What should your marketing team look like?
22nd April 2013
We’ve written many times about the multiple skills required nowadays in marketing. From strategic marketers to designers to copywriters to search engine experts, marketing in 2013 needs a diverse range of skill-sets to deliver across a range of media.
Here we explore the key components of your marketing team:
What roles do you need in your marketing team?
- Marketing Manager: Sets the strategy and ensures it’s delivered. Manages the marketing team and acts as the conduit between the marketing team and the director/s and the wider organisation. Produces new ideas
- Marketing Executive: May be required at a lower level from the Marketing Manager to execute the strategy on a day to day basis
- Copywriter: Creates content, including white papers, guides, case studies, blogs, emails and press releases
- Designer: A creative resource (for the website and marketing collateral). Ideally you would have someone who is experienced in graphic design, website design and website development. It can sometimes be difficult, though, to find all the necessary skills in one person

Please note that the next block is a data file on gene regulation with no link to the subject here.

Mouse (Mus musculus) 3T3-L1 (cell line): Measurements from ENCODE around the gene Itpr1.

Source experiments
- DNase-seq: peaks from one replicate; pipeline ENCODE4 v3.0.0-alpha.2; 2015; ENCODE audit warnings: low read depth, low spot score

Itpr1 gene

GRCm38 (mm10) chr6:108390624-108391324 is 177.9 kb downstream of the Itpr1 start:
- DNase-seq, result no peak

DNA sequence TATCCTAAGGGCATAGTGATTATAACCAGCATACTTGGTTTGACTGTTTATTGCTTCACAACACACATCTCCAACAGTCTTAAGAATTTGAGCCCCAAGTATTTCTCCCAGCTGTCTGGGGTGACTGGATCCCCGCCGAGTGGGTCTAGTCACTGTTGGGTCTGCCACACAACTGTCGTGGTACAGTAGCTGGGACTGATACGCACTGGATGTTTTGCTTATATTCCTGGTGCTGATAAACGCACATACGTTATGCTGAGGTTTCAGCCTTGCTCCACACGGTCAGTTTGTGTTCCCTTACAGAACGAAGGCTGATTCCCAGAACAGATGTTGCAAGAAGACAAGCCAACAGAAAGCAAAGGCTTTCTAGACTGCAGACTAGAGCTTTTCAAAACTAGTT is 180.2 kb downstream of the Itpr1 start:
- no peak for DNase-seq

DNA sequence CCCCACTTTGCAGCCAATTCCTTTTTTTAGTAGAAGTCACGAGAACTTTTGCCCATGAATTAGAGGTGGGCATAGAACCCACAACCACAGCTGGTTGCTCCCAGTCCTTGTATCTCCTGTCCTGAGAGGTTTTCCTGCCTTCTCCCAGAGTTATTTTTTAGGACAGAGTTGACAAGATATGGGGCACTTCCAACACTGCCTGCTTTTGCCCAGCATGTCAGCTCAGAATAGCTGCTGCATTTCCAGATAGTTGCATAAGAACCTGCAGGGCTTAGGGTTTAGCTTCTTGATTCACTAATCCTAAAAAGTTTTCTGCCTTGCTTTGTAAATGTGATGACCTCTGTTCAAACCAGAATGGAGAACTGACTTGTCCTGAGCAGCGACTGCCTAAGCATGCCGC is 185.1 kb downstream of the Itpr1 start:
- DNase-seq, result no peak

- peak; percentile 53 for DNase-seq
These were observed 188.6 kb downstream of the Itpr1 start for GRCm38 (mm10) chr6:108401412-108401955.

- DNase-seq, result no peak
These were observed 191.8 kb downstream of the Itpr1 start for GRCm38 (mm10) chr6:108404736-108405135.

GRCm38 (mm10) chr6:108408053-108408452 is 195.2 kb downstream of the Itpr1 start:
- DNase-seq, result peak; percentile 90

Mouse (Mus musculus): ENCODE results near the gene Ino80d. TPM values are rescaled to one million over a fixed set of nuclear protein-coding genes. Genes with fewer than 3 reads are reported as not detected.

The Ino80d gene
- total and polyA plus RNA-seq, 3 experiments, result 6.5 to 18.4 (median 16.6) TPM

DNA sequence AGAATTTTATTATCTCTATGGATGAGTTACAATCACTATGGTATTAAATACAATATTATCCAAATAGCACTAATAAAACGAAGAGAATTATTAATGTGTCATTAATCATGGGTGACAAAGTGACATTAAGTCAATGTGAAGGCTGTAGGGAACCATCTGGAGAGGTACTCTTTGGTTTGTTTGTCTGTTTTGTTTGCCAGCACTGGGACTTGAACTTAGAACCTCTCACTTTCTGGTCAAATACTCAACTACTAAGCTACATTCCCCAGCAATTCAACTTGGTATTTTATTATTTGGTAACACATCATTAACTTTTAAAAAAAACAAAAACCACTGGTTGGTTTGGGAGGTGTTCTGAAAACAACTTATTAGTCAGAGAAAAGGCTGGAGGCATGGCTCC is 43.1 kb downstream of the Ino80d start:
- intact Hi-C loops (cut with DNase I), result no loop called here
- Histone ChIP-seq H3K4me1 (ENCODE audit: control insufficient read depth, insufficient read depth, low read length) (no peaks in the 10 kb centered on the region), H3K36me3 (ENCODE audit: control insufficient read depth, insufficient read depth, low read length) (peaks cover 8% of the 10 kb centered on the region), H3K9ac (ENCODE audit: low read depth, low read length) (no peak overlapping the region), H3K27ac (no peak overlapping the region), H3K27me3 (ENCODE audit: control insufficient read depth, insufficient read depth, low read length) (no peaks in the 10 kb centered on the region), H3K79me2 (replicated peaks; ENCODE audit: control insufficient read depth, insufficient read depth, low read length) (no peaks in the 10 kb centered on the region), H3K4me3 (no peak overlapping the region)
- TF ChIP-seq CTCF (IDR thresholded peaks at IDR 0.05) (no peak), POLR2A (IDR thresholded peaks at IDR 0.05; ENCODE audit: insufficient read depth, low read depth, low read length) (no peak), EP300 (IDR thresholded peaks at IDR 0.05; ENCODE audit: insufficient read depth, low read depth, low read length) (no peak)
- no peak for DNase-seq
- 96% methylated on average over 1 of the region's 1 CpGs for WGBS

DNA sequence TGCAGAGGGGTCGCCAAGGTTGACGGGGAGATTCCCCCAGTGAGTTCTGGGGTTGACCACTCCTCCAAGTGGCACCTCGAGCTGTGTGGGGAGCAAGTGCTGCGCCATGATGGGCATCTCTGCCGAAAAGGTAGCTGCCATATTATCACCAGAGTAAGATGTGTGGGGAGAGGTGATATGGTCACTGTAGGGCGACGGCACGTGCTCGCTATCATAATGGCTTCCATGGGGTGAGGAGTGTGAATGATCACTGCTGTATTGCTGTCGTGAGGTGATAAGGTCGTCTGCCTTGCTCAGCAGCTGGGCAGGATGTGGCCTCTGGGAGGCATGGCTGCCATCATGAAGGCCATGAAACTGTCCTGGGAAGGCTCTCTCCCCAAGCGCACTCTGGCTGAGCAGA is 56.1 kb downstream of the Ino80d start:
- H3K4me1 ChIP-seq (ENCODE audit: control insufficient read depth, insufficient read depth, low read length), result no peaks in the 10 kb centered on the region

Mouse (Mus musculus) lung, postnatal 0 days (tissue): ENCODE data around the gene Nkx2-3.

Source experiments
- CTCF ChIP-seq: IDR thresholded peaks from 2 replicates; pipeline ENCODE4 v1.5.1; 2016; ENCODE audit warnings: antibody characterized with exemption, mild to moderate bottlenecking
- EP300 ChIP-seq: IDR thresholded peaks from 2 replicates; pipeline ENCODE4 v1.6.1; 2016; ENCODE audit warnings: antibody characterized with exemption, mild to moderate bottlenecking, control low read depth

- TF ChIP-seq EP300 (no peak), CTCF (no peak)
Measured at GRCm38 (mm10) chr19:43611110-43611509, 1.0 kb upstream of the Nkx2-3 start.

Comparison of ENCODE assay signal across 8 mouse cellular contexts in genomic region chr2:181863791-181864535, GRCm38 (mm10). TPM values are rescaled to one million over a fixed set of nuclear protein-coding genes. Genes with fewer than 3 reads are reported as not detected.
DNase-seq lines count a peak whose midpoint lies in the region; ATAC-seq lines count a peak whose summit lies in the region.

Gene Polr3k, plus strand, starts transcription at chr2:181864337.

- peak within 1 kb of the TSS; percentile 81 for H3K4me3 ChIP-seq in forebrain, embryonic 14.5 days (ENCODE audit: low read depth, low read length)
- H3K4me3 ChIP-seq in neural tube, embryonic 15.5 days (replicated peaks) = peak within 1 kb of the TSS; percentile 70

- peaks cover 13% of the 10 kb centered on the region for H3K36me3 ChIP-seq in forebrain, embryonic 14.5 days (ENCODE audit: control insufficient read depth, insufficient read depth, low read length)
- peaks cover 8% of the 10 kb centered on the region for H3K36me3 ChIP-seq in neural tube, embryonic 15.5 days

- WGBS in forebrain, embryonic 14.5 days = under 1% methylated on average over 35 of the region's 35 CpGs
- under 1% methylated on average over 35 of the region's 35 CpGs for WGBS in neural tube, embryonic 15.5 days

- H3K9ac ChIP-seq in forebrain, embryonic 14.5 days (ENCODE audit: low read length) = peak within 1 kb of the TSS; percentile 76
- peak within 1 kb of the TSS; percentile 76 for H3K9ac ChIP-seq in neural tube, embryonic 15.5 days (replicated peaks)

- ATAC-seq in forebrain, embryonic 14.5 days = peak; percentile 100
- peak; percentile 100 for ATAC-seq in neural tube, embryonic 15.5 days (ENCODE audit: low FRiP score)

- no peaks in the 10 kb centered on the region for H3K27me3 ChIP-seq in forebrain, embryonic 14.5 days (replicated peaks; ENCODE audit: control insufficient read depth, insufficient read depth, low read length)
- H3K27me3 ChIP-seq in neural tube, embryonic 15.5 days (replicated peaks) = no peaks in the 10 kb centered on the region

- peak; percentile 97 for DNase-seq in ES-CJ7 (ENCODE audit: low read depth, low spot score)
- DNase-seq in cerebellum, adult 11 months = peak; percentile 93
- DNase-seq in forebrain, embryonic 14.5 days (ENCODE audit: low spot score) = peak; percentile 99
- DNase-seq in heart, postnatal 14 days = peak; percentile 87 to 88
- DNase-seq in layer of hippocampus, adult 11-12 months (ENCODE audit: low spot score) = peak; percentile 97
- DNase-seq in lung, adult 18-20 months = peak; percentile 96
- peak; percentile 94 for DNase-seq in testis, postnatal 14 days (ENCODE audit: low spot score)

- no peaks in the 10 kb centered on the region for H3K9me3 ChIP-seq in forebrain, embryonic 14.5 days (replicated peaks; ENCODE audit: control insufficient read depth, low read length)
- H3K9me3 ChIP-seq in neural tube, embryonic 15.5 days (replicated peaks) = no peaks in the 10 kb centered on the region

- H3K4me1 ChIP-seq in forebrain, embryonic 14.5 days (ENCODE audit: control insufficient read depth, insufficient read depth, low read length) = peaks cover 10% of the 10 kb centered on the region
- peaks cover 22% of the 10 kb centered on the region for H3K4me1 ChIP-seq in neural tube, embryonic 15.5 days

- Search engine marketer: Your search engine marketer should focus on ensuring your website ranks highly on search engines and generates organic search traffic. They should also be able to manage and optimise PPC (Pay-Per-Click) campaigns.
- PR: PR is simply about generating press coverage. Whilst a copywriter could write a press release, the value PR people bring to an organisation is their relationship with the press, and access to PR databases
- Telemarketing: In many businesses this is the link between marketing and sales. A telemarketer can take a ‘marketing qualified lead’ and turn it into a ‘sales qualified lead’
How should you structure your marketing team?
There are a number of options, and ultimately it will come down to what your objectives, activity and budgets are:
- It may be that one person can take on a few of these roles. A Marketing Manager may also be a good copywriter – however it’s very hard to find one person with the requisite skill set for all the different roles
- You could take on an employee for each role on a full time basis
- You could employ people for some roles on a full time basis, using part timers or freelancers to fill the remaining positions
- You could use a marketing agency that embraces all these disciplines and is already set up as a team. For SMEs with a budget for 1 or possibly 2 marketing employees, this approach has much to recommend it